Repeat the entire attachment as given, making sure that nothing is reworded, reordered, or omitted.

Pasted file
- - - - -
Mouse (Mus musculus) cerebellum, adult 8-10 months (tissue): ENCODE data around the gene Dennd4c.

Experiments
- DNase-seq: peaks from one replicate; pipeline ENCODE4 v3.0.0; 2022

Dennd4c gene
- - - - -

Mouse (Mus musculus) cerebellum, adult 8-10 months (tissue): ENCODE data around the gene Dennd4c.

Experiments
- DNase-seq: peaks from one replicate; pipeline ENCODE4 v3.0.0; 2022

Dennd4c gene